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McCoy v. State

Court of Appeals of Missouri, Western District, Fourth Division

March 17, 2015

ARAK L. McCOY, Appellant,
v.
STATE OF MISSOURI, Respondent

Page 888

Appeal from the Circuit Court of Jackson County. The Honorable Michael W. Manners, Judge.

Jonathan Laurans, Kansas City, MO, for appellant.

Evan J. Buchheim, Jefferson City, MO, for respondent.

Before Division Four: Alok Ahuja, C.J., Cynthia L. Martin, J., and David H. Miller, Sp. J. All concur.

OPINION

Page 889

Alok Ahuja, Chief Judge.

Arak McCoy pleaded guilty in the Circuit Court of Jackson County to one count of statutory sodomy, for which he was sentenced to ten years' imprisonment. Execution of the sentence was suspended, and McCoy was placed on probation for five years. McCoy later filed a motion under Supreme Court Rule 29.07(d), seeking to withdraw his plea. McCoy argued that his guilty plea was not knowing and voluntary because his plea counsel had misadvised, and failed to advise, him concerning the terms of the lifetime supervision and monitoring to which he would be subject as a result of his conviction. The circuit court denied relief following an evidentiary hearing. We affirm.

Factual Background

The State charged McCoy with one count of first-degree statutory sodomy under § 566.062,[1] based on an incident in September 2011 during which he allegedly inserted his penis into the anus of a boy who was less than 12 years old. McCoy was less than seventeen years old at the time of the offense.

The State and McCoy negotiated a plea agreement. In exchange for McCoy's guilty plea the State agreed to amend the charge to allege sodomy involving a victim less than 14 years old. In light of the amendment, the offense would no longer be deemed a " dangerous felony" under § 556.061(8), and McCoy would therefore not be subject to the requirement of § 558.019.3 that he serve a minimum of 85% of his sentence prior to being eligible for parole. The State also agreed to recommend a sentence of ten years, with execution of the sentence suspended and McCoy placed on probation for five years.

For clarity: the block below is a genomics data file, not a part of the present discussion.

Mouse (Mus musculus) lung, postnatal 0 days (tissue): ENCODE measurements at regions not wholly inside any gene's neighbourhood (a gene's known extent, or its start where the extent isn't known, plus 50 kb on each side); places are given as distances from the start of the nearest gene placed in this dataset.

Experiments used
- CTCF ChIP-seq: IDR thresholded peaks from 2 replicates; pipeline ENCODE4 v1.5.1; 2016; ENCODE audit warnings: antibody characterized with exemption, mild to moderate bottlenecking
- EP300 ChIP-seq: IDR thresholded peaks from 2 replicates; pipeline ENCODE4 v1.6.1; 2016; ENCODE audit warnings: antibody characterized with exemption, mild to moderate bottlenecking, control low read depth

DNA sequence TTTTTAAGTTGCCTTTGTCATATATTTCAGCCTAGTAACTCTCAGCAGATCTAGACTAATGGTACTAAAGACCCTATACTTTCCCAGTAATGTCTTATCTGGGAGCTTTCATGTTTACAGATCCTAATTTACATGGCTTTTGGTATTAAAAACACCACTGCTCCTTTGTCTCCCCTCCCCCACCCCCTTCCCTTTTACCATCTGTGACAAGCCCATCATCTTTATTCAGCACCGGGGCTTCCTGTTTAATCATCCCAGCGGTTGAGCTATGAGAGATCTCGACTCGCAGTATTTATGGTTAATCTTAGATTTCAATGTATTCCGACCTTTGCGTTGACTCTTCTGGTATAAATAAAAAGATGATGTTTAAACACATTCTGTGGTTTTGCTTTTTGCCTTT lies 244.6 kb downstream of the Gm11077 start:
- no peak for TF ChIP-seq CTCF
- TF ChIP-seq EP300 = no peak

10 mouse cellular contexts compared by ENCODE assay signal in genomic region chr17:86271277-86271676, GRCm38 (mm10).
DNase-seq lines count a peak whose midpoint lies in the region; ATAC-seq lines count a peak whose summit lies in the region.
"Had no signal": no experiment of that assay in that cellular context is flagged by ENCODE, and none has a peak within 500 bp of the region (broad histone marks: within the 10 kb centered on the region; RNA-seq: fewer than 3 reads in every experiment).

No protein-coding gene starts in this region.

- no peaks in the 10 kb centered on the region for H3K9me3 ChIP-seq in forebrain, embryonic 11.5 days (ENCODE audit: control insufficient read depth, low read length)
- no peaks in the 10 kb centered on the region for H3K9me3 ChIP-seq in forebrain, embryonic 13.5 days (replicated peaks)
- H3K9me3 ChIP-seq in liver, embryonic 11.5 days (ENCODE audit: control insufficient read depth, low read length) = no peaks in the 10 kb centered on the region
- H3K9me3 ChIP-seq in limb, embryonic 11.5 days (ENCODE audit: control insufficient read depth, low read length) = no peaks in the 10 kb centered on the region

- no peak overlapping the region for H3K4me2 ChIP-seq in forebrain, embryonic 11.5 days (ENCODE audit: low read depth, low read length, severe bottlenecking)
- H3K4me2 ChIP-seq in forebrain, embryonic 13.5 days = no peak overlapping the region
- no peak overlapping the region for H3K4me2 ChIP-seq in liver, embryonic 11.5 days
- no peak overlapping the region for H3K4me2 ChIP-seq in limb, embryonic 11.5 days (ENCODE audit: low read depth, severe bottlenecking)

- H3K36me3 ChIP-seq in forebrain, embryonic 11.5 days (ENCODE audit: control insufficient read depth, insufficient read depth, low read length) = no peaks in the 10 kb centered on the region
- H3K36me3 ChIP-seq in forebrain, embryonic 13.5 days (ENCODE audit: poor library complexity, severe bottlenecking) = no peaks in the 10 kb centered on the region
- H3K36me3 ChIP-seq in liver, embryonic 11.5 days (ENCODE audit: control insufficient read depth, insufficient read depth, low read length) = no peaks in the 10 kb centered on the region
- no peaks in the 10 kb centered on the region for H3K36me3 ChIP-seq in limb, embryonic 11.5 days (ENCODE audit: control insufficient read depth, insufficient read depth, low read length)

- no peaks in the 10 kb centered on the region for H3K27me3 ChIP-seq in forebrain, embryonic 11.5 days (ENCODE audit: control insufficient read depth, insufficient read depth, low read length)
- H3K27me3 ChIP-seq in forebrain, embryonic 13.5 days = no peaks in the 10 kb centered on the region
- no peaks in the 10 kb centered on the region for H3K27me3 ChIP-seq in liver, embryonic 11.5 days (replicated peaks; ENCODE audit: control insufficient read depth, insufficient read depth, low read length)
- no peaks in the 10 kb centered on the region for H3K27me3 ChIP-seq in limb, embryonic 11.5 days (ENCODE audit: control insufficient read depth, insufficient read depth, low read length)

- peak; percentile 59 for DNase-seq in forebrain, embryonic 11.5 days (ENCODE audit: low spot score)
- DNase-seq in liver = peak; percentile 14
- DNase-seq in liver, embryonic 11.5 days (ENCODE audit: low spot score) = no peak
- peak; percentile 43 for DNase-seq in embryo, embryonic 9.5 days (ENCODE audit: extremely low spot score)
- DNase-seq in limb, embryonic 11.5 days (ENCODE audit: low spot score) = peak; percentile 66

At the time of his guilty plea, McCoy was seventeen years old. At the plea hearing McCoy admitted that he had engaged in anal intercourse with a child who was less than fourteen, and that he was accordingly guilty of first-degree statutory sodomy. The court accepted his plea, and sentenced McCoy consistently with the plea agreement to ten years' imprisonment. Execution of the sentence was suspended, and McCoy was placed on five years' probation.

McCoy later filed a motion to set aside his guilty plea under Supreme Court Rules 24.035 and 29.07(d). McCoy's motion alleged that his plea counsel had failed to advise him that, pursuant to § 217.735, his guilty plea would render him subject to lifetime supervision and global positioning system (or " GPS" ) monitoring. Instead, McCoy claimed that plea counsel told him that he would be entitled to petition for release from probation and supervision within approximately two years, and that McCoy " would most likely be successful in doing so." McCoy's motion also alleged that counsel had advised him to admit that he had engaged in anal intercourse with the victim, even though that " admission was not true," " at least to the extent that [McCoy] had not anally penetrated the victim."